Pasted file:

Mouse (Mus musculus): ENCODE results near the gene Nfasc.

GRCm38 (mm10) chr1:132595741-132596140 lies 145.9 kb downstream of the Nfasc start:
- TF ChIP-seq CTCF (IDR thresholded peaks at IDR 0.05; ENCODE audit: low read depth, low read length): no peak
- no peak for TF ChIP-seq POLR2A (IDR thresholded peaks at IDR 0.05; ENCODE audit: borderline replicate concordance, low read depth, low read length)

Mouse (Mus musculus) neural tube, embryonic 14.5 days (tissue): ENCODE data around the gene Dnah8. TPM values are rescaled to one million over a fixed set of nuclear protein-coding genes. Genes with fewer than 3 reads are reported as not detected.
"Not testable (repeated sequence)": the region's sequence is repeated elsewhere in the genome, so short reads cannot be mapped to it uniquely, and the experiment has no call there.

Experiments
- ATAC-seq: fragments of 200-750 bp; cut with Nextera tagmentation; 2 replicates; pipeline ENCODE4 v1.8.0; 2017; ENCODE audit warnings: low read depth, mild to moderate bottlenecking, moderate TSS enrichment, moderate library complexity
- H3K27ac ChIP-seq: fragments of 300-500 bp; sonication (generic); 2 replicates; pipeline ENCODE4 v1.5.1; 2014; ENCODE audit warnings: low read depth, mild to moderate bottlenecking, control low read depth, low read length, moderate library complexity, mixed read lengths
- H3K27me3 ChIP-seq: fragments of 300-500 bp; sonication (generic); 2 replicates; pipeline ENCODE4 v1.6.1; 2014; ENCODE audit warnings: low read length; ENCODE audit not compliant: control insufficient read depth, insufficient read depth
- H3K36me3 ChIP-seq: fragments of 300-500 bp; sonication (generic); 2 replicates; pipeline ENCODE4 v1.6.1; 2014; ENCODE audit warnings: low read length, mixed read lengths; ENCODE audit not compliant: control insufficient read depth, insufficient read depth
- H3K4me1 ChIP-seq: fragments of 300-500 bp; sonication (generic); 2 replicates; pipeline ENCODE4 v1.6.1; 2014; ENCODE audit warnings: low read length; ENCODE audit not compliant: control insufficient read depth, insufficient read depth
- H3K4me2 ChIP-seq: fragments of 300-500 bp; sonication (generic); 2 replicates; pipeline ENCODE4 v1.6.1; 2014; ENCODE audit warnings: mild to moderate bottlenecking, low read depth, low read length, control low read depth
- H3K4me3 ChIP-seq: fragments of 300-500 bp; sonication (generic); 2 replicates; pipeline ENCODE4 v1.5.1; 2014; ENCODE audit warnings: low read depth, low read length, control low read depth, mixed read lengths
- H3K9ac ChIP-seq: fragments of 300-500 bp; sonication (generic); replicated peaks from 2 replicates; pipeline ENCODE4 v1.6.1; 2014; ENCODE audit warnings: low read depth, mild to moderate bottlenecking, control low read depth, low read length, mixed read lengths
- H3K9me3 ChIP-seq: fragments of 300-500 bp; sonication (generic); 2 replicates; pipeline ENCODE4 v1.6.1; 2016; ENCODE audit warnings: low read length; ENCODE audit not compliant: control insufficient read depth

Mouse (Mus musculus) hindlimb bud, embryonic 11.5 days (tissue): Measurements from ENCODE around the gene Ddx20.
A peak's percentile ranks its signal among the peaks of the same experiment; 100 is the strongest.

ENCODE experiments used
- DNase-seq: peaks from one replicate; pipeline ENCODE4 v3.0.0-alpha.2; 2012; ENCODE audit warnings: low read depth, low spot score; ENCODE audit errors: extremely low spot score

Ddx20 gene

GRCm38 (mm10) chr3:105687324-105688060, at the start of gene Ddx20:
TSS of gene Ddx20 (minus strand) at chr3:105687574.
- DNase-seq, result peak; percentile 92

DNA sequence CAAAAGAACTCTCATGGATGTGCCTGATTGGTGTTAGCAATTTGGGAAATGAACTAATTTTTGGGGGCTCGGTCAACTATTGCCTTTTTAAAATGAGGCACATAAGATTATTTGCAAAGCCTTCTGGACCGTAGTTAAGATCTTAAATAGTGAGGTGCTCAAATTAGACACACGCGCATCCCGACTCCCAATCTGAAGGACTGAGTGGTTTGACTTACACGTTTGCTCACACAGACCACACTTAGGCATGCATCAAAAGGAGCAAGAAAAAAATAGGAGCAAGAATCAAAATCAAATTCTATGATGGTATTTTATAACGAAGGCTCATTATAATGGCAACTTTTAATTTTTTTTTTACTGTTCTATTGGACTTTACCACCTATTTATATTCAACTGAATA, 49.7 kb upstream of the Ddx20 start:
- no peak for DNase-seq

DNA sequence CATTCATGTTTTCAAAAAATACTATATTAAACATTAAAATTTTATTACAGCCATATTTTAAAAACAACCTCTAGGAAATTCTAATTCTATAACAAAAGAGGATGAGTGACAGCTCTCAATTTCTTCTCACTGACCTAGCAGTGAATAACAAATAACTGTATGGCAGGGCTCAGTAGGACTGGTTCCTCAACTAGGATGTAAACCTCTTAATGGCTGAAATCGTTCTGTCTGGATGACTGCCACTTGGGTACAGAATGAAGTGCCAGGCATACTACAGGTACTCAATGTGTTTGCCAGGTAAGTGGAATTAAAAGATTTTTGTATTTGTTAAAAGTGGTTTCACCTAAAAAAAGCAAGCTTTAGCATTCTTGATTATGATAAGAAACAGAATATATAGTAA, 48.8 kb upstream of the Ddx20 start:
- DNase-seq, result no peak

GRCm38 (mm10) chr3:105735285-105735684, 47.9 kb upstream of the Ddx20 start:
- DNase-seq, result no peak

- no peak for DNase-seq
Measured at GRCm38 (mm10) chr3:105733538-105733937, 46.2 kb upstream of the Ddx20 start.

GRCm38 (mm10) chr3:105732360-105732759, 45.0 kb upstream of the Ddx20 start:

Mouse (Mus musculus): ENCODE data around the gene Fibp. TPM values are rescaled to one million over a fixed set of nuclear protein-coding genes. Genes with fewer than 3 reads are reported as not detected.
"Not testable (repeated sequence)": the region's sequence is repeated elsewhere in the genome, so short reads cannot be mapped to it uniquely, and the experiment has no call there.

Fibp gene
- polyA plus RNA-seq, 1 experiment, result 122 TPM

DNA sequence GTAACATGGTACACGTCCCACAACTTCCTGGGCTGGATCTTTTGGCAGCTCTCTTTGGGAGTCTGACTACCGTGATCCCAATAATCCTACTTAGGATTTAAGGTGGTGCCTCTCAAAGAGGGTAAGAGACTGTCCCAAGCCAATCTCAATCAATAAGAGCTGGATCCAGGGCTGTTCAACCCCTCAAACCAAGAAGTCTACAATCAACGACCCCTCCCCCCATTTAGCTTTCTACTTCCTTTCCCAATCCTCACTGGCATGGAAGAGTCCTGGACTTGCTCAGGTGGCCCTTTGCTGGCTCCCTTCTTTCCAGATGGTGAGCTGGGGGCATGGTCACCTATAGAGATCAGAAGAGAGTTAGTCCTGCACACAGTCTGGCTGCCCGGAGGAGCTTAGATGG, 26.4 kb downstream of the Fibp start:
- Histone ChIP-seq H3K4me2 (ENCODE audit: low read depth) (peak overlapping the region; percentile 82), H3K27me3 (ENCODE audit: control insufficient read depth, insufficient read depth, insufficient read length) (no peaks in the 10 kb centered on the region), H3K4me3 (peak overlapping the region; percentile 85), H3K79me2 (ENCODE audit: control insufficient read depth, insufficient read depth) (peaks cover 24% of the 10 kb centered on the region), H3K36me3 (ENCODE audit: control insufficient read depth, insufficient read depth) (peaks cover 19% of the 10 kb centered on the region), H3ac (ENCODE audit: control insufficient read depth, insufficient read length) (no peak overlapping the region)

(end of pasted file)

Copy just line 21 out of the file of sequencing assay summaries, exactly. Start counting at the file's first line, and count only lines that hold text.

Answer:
Ddx20 gene